Bluetooth operates in the unlicensed ISM band at 2.4 GHz. A frequency hop transceiver is applied to combat interference and fading. A shaped, binary FM modulation is applied to minimize transceiver complexity. The symbol rate is 1 Ms/s. A slotted channel is applied with a nominal slot length of 625 µs. For full duplex transmission, a Time-Division Duplex (TDD) scheme is used. On the channel, information is exchanged through packets. Each packet is transmitted on a different hop frequency. A packet nominally covers a single slot, but can be extended to cover up to five slots.
The Bluetooth protocol uses a combination of circuit and packet switching. Slots can be reserved for synchronous packets. Bluetooth can support an asynchronous data channel, up to three simultaneous synchronous voice channels, or a channel which simultaneously supports asynchronous data and synchronous voice. Each voice channel supports a 64 kb/s synchronous (voice) channel in each direction. The asynchronous channel can support maximal 723.2 kb/s asymmetric (and still up to 57.6 kb/s in the return direction), or 433.9 kb/s symmetric.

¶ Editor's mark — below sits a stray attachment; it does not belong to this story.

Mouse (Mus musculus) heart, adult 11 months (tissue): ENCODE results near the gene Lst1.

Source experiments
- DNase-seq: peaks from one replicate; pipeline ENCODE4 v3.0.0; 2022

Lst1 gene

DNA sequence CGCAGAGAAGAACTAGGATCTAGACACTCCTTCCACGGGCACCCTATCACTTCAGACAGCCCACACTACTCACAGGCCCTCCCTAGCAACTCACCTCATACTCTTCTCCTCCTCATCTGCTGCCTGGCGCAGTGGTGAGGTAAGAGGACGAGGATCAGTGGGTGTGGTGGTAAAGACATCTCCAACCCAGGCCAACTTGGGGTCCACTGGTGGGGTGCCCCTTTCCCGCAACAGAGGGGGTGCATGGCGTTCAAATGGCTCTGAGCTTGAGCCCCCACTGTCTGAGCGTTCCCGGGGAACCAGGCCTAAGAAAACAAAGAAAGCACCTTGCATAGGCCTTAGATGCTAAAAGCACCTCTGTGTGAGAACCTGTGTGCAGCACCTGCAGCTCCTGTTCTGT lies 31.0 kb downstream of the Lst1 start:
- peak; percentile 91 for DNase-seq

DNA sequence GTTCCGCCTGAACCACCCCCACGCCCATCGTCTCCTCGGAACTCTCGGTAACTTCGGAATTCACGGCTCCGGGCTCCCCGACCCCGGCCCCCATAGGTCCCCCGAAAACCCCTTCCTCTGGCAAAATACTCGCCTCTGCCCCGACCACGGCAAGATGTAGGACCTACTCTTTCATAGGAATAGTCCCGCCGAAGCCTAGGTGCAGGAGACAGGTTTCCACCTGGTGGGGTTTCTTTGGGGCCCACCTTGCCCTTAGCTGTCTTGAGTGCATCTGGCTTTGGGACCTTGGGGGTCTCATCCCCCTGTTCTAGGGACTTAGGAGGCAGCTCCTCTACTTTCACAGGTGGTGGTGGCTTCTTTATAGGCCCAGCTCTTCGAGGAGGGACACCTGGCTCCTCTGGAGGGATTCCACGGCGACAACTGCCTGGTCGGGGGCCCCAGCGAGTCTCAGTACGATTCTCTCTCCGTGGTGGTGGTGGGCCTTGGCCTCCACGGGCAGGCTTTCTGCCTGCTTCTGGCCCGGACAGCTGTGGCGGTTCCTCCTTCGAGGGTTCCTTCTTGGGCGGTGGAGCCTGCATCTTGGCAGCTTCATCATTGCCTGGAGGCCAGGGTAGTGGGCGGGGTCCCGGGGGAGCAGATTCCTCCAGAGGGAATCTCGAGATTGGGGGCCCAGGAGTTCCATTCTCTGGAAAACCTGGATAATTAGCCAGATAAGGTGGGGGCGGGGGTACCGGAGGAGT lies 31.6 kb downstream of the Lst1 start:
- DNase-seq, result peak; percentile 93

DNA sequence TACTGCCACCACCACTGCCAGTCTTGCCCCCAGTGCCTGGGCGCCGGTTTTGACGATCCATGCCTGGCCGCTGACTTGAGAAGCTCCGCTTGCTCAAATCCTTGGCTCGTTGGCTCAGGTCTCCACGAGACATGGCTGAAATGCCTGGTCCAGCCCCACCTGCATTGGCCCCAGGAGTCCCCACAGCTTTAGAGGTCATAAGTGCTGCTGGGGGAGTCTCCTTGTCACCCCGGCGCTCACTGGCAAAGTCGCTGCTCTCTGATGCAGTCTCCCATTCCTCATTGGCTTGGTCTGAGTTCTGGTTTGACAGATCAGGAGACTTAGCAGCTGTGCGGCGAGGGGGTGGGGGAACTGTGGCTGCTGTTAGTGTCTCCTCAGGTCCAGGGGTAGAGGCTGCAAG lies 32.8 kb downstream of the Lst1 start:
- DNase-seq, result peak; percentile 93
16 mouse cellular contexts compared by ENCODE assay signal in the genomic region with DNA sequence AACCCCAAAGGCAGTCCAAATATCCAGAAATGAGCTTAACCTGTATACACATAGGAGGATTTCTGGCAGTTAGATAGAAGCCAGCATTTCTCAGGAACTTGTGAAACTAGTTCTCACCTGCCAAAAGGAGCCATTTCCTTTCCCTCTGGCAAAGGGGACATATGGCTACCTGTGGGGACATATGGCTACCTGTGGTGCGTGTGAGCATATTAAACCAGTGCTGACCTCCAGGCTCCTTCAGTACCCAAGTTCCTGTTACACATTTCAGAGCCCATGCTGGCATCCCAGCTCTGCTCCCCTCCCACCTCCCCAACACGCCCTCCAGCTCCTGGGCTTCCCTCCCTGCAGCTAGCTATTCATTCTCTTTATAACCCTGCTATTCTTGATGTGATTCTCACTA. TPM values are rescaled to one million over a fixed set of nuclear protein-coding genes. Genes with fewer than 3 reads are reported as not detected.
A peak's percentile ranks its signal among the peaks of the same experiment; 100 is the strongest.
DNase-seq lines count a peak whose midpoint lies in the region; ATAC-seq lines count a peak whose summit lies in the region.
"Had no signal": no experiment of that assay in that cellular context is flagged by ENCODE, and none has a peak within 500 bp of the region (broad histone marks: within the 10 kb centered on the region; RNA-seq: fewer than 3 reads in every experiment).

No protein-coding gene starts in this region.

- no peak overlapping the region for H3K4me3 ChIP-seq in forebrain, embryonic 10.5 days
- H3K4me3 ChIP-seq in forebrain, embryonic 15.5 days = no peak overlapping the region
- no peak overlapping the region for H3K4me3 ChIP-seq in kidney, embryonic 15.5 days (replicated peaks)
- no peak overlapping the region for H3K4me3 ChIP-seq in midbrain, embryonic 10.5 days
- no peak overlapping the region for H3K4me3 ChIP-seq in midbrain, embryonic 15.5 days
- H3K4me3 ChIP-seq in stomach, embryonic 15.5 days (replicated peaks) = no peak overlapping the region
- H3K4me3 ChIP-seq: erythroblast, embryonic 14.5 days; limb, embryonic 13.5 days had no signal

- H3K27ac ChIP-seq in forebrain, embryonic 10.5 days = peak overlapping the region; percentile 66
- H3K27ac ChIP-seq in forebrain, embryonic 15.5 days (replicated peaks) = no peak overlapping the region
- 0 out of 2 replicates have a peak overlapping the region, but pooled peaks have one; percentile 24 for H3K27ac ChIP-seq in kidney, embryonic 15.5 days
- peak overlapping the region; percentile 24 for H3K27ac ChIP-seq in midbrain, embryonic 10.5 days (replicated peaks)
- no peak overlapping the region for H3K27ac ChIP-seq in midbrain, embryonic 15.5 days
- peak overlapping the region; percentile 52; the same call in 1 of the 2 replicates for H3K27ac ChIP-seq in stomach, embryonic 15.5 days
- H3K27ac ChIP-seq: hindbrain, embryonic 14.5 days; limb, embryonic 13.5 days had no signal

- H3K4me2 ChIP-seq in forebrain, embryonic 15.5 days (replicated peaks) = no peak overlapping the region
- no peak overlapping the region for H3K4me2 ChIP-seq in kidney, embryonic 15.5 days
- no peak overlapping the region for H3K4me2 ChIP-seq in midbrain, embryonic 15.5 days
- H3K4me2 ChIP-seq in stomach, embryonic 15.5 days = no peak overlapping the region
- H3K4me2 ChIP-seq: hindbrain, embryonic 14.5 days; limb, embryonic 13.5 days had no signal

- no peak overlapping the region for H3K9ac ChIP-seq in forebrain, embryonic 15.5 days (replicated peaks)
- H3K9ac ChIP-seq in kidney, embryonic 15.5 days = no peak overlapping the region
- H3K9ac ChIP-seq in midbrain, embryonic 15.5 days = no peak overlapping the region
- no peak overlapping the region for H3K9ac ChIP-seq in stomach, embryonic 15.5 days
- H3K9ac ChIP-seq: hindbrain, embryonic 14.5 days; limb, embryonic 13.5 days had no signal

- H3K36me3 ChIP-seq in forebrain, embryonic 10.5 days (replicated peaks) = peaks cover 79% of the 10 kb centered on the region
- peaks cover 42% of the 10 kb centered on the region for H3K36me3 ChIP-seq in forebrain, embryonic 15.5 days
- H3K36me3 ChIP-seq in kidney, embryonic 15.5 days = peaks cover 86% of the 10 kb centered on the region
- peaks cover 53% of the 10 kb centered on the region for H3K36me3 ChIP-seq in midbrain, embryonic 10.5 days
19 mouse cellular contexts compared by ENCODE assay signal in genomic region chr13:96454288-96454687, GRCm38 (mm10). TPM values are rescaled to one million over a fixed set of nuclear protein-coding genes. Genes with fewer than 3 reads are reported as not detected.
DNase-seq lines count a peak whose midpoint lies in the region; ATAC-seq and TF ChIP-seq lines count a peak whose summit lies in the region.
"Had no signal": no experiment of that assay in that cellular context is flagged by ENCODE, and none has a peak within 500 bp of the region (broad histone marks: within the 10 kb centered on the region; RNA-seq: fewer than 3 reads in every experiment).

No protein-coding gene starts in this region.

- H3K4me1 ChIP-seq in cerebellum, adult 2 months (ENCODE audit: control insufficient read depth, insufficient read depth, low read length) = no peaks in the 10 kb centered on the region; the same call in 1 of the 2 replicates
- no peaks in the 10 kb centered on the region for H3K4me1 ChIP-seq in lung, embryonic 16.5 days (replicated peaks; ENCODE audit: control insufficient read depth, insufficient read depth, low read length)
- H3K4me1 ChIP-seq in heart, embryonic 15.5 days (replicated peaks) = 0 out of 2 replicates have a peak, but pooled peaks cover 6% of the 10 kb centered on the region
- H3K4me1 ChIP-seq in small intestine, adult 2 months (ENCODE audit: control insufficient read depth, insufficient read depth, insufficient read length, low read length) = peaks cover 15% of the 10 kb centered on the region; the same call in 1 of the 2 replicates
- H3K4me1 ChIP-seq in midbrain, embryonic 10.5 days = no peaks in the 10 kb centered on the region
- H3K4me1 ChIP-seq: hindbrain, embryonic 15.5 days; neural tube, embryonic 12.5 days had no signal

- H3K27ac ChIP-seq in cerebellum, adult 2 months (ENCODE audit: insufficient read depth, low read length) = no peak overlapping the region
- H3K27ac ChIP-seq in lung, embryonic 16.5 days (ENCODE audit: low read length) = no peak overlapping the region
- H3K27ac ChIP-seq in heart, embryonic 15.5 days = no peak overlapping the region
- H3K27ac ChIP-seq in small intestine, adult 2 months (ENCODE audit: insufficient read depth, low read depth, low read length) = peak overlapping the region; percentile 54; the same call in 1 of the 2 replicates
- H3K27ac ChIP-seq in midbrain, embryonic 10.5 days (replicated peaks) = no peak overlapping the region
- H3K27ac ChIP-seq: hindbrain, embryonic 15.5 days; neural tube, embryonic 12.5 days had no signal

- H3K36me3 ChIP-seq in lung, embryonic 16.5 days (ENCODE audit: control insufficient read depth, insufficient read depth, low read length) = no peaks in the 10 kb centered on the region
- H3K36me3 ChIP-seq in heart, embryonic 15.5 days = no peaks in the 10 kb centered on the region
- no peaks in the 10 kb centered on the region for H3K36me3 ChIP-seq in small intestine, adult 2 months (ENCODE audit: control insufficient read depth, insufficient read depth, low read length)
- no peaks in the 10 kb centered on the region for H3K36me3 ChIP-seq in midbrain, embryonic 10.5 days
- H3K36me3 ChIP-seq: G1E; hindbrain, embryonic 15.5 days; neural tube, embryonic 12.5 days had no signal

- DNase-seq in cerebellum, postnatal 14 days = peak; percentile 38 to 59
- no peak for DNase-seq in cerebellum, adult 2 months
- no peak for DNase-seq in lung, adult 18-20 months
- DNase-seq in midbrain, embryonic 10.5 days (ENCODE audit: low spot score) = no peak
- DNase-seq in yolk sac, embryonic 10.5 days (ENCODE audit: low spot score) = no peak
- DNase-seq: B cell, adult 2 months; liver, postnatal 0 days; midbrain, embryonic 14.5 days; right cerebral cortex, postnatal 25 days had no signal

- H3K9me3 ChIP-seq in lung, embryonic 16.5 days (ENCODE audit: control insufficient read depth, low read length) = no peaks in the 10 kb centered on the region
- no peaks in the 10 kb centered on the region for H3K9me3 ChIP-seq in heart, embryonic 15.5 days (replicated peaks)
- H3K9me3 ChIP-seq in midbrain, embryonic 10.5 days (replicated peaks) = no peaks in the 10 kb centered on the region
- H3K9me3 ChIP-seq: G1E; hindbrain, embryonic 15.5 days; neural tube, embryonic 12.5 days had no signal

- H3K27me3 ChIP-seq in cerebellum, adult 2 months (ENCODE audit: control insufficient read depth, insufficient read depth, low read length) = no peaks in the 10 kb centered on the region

The Bluetooth system provides a point-to-point connection (only two Bluetooth units involved), or a point-to-multipoint connection. In the point-to-multipoint connection, the channel is shared among several Bluetooth units. Two or more units sharing the same channel form a piconet. One Bluetooth unit acts as the master of the piconet, whereas the other unit(s) acts as slave(s). Up to seven slaves can be active in the piconet. In addition, many more slaves can remain locked to the master in a so-called parked state. These parked slaves cannot be active on the channel, but remain synchronized to the master. Both for active and parked slaves, the channel access is controlled by the master.